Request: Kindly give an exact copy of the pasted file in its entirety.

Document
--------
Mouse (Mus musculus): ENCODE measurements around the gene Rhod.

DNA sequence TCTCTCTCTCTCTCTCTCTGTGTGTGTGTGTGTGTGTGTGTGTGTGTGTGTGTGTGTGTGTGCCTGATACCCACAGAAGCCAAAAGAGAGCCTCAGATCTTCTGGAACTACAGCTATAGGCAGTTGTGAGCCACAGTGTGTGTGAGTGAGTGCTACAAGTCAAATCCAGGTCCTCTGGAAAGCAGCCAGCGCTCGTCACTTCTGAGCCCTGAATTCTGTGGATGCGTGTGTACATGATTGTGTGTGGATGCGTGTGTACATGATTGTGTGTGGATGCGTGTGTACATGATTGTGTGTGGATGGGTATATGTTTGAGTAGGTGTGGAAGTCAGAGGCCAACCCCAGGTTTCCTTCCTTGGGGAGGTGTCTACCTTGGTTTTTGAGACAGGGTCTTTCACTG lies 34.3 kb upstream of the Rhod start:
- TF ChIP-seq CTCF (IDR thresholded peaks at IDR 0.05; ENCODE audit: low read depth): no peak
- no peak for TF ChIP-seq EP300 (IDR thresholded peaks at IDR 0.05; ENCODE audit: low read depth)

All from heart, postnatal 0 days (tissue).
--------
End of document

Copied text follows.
Mouse (Mus musculus): ENCODE measurements around the gene Rhod.

DNA sequence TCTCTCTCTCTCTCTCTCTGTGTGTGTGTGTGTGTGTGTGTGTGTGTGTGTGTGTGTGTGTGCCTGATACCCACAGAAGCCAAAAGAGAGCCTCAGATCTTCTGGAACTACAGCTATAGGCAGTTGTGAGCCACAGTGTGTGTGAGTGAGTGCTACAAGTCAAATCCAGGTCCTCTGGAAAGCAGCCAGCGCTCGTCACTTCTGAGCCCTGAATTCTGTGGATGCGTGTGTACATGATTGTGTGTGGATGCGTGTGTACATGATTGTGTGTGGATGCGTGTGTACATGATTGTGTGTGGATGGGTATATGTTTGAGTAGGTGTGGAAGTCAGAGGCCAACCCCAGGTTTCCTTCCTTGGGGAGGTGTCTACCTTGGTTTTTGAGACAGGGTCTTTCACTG lies 34.3 kb upstream of the Rhod start:
- TF ChIP-seq CTCF (IDR thresholded peaks at IDR 0.05; ENCODE audit: low read depth): no peak
- no peak for TF ChIP-seq EP300 (IDR thresholded peaks at IDR 0.05; ENCODE audit: low read depth)

All from heart, postnatal 0 days (tissue).